A/N – My first try at ModernDay!Sesshoumaru and Rin. Hope you enjoy. Neither samurai nor social workers were harmed during the making of this story.

Disclaimer – I don't own anything. Don't sue me.


Civilisation, the humans called it. Progress.

Twenty million people, crammed cheek by jowl into one city, this Eastern capital. They spoke of human rights and fundamental freedoms, but they were only rights for those who could afford them. For the poor, the dispossessed, the wretched creatures beneath human society's notice, life was not much different now than it was five hundred years ago.

Sesshoumaru knew. Rin had once been one of the despised ones, before she had abandoned her human life to follow him. Even now, so many years after her death, he caught glimpses of her among the dispossessed –

A woman, her face bruised, her eyes lowered as she held her infant close, rocking it, protecting it, singing to it in a thin, sad voice. He took a step closer, and she retreated, clutching the baby tightly, glaring at him fiercely…

A girl, no more than sixteen, her face a mask of thickly applied cosmetics, her movements sluggish and stiff. When she reached out to him, her lips were blue, her hands were shaking, and he could see the track marks in her arm…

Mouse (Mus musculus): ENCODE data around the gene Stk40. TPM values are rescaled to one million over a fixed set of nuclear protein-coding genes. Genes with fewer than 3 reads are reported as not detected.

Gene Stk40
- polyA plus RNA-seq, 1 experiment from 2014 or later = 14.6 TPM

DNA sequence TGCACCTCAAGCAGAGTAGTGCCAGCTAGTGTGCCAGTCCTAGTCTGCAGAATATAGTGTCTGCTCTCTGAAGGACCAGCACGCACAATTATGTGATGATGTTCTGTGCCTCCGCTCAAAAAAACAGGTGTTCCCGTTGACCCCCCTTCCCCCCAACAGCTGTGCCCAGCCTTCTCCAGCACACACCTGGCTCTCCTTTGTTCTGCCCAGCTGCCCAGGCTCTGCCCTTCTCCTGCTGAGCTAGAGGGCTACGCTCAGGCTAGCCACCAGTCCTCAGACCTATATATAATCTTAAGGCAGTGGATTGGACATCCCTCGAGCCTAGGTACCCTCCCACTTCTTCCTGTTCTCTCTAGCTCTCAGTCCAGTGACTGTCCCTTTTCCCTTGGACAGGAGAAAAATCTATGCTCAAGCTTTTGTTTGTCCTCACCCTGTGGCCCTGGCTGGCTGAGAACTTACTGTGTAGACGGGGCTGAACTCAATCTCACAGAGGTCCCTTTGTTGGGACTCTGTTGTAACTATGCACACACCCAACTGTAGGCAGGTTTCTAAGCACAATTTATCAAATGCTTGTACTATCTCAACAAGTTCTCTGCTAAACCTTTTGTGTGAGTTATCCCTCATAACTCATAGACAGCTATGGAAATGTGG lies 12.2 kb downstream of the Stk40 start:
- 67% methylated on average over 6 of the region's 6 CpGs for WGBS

A young child, filthy, crouching almost naked in the street, her eyes dark, and ancient.

"Rin trusted Sesshoumaru-sama," she had whispered, her shivering subsiding as he wrapped his warm pelt around her, "because of his eyes. Some of the villagers hurt Rin because they could, because they liked it, but Sesshoumaru-sama is not like that."

Children had always trusted him. Even wary, feral, stripped of all innocence and joy, they nevertheless seemed to see something in him –

"Sesshoumaru-sama is a youkai, but the villagers were crueler to Rin than Sesshoumaru-sama has ever been…"